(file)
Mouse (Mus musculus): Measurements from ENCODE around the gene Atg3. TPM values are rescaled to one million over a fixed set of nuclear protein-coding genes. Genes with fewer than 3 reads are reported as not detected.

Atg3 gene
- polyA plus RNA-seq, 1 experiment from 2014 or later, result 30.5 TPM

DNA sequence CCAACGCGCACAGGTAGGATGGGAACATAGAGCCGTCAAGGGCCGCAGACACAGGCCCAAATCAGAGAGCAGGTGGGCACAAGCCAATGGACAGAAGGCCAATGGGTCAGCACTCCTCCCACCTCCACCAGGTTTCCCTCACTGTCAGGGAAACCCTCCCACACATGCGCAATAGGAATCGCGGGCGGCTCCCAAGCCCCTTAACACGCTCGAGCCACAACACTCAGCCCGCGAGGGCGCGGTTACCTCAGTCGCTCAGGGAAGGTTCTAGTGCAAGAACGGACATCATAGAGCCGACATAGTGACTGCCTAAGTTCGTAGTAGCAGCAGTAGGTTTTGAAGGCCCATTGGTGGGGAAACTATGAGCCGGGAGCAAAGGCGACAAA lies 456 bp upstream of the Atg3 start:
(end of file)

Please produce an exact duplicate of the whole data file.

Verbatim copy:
Mouse (Mus musculus): Measurements from ENCODE around the gene Atg3. TPM values are rescaled to one million over a fixed set of nuclear protein-coding genes. Genes with fewer than 3 reads are reported as not detected.

Atg3 gene
- polyA plus RNA-seq, 1 experiment from 2014 or later, result 30.5 TPM

DNA sequence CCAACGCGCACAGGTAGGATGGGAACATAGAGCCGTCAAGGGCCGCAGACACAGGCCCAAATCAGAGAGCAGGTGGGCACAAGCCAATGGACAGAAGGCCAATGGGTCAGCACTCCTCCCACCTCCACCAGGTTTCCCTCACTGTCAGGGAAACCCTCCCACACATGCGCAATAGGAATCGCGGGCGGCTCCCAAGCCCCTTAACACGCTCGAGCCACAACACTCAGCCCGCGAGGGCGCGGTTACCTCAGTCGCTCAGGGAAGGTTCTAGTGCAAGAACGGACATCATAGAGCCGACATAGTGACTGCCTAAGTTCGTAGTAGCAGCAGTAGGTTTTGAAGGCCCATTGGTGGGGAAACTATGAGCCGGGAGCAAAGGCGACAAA lies 456 bp upstream of the Atg3 start: